Inter-Research > MEPS > v480 > p171-183  

MEPS 480:171-183 (2013)  -  DOI: https://doi.org/10.3354/meps10244

Variable response of coastal sharks to severe tropical storms: environmental cues and changes in space use

Vinay Udyawer1,*, Andrew Chin1, Danielle M. Knip2, Colin A. Simpfendorfer1, Michelle R. Heupel1,3

1Centre for Sustainable Tropical Fisheries and Aquaculture & School of Earth and Environmental Sciences, James Cook University, Townsville, Queensland 4811, Australia
2Sea Around Us Project, Fisheries Centre, 2202 Main Mall, The University of British Columbia, Vancouver, British Columbia V6T 1Z4, Canada
3Australian Institute of Marine Science, Townsville, Queensland 4810, Australia

ABSTRACT: Acute disturbance events like tropical storms can have significant effects on coastal habitats and animals that utilise them. We examined environmental parameters as cues for flight behaviour based on movement data from 5 species of elasmobranch (Carcharhinus limbatus, C. tilstoni, C. melanopterus, C. sorrah and C. amboinensis) during 3 tropical storm events in 2 coastal bays on 2 continents (Cleveland Bay, Australia, and Terra Ceia Bay, USA). Individuals were monitored using passive acoustic telemetry before, during and after the storms. Short-term effects on movement and distribution were investigated in relation to environmental parameters (barometric pressure, wind speed and wave height) along with longer-term changes in size and location of activity spaces of individuals due to extreme weather events. Short-term flight behaviour was observed in 4 species, with C. melanopterus the only species showing no reaction to storm events. Change of activity space size and location varied within the 2 study sites, with significant changes in activity spaces only occurring in Terra Ceia Bay. Examination of environmental parameters as cues for flight behaviour showed that species had varying tolerances to environmental conditions during storm events. Flight behaviour was observed in juvenile individuals that had not experienced such conditions before, which may suggest that this behavioural response is innate.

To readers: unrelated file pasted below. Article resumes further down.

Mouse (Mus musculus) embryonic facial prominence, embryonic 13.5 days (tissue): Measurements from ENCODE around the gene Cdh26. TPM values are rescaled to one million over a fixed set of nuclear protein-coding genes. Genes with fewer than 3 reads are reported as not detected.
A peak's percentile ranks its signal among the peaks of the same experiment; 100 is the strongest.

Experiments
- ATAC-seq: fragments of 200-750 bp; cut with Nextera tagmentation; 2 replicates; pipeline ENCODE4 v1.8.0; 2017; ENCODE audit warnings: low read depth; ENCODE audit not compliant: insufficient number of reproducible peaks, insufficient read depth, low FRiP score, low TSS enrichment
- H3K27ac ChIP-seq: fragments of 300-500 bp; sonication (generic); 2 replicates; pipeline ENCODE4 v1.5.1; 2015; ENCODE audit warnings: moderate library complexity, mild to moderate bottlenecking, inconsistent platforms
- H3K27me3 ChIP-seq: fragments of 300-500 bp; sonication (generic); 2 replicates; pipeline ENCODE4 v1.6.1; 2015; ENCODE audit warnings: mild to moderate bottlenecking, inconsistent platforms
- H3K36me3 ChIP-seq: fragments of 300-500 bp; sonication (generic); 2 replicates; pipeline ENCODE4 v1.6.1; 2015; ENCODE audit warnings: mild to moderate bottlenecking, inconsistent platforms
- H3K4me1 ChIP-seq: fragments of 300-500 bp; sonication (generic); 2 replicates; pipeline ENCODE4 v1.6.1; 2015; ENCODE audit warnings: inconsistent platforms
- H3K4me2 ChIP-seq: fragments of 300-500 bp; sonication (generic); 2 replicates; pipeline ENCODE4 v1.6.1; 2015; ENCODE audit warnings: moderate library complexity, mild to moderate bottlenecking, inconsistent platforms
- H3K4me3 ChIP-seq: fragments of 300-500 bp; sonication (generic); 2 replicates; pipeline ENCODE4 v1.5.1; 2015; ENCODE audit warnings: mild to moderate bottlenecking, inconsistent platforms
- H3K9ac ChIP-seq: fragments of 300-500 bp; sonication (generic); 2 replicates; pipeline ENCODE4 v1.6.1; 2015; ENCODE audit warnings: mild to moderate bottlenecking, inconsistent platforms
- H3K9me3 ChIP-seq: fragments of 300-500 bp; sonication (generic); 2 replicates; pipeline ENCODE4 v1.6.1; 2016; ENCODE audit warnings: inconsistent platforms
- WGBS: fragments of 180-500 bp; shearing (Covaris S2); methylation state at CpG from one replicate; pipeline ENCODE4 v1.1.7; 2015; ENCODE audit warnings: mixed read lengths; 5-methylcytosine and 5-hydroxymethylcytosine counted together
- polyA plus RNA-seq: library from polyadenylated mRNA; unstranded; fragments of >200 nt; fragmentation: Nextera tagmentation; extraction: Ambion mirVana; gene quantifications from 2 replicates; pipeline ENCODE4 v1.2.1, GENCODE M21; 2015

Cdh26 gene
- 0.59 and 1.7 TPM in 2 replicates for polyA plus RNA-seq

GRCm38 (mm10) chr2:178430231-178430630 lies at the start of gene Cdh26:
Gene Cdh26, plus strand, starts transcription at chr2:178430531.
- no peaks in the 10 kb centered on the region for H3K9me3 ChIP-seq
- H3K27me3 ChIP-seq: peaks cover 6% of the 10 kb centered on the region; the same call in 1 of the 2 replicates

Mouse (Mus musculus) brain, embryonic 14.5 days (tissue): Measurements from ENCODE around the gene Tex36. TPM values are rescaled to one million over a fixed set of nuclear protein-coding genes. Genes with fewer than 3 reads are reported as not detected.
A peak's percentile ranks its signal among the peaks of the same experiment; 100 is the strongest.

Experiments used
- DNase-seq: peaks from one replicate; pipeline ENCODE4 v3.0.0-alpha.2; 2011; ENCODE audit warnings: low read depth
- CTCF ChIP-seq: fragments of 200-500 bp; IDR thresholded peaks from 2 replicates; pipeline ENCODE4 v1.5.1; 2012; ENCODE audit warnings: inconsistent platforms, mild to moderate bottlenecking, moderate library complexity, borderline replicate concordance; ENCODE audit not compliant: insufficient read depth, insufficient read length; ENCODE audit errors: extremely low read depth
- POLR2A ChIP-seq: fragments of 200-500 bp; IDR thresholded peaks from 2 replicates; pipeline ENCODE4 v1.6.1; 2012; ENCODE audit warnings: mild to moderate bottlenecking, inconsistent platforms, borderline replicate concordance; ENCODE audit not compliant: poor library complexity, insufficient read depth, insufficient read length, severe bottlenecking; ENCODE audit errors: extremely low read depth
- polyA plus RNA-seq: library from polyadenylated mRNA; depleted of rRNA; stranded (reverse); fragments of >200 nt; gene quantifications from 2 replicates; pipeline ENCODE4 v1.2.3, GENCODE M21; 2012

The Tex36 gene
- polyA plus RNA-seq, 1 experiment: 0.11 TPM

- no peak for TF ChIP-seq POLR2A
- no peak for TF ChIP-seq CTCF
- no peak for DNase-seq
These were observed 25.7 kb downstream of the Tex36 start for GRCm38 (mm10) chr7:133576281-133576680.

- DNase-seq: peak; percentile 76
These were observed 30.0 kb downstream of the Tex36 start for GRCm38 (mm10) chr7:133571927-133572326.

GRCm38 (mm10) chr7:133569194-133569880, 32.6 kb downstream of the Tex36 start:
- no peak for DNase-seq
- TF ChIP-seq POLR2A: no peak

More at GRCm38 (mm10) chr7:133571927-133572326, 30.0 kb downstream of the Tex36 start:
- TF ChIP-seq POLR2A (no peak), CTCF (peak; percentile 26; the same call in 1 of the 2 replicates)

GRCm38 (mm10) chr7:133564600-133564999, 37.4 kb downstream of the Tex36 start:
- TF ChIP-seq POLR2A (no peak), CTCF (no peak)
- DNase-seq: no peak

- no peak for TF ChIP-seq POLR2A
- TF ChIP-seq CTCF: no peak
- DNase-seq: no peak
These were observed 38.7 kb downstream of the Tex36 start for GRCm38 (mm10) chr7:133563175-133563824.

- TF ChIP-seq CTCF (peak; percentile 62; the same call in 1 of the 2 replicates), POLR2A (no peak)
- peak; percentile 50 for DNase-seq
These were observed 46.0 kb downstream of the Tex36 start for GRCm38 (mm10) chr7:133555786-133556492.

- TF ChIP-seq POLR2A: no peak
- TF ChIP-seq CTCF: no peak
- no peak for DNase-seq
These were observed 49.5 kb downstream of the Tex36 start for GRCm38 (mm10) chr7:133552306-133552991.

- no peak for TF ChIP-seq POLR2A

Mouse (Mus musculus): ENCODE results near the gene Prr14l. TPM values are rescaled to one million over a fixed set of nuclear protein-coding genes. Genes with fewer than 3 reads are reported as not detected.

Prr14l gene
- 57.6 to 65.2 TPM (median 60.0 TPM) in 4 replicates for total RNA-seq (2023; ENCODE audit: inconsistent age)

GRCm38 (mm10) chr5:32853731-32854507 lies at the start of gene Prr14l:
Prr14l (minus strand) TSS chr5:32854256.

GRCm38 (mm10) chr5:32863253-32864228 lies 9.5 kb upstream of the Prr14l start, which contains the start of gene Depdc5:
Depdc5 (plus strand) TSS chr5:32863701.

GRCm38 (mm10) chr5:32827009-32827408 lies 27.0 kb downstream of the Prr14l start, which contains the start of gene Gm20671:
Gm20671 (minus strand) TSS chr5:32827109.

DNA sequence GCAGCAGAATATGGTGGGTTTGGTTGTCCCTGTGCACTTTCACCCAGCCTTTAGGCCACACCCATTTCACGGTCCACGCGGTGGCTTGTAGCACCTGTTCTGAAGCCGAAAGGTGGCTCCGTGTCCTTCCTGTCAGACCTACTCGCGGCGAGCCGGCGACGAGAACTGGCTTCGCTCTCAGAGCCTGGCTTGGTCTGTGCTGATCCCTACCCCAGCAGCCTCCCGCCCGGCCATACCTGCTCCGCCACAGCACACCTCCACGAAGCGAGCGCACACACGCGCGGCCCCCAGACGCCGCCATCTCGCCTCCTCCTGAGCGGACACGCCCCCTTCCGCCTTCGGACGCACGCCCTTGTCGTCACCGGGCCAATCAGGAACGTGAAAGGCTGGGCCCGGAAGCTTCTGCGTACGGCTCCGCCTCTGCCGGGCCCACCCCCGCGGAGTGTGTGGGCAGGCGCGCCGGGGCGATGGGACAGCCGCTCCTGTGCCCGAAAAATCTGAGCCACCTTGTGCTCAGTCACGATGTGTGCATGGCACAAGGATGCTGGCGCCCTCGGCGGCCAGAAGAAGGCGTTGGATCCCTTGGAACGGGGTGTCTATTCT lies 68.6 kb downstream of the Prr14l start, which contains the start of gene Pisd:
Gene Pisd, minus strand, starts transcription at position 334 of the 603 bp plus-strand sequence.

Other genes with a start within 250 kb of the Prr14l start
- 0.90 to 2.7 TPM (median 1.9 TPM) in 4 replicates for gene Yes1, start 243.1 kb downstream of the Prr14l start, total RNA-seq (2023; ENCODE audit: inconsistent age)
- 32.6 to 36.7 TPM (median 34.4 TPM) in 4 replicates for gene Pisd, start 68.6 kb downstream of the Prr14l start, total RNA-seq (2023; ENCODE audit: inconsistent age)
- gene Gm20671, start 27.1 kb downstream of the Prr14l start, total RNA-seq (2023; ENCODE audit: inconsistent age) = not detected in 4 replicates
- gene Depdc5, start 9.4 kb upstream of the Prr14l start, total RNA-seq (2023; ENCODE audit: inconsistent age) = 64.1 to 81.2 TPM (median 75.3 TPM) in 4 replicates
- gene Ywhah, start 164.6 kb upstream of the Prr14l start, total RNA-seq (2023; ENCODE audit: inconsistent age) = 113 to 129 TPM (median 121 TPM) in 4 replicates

KEY WORDS: Elasmobranch · Behaviour · Disturbance event · Extreme weather · Acoustic telemetry · Flight response


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Cite this article as: Udyawer V, Chin A, Knip DM, Simpfendorfer CA, Heupel MR (2013) Variable response of coastal sharks to severe tropical storms: environmental cues and changes in space use. Mar Ecol Prog Ser 480:171-183. https://doi.org/10.3354/meps10244

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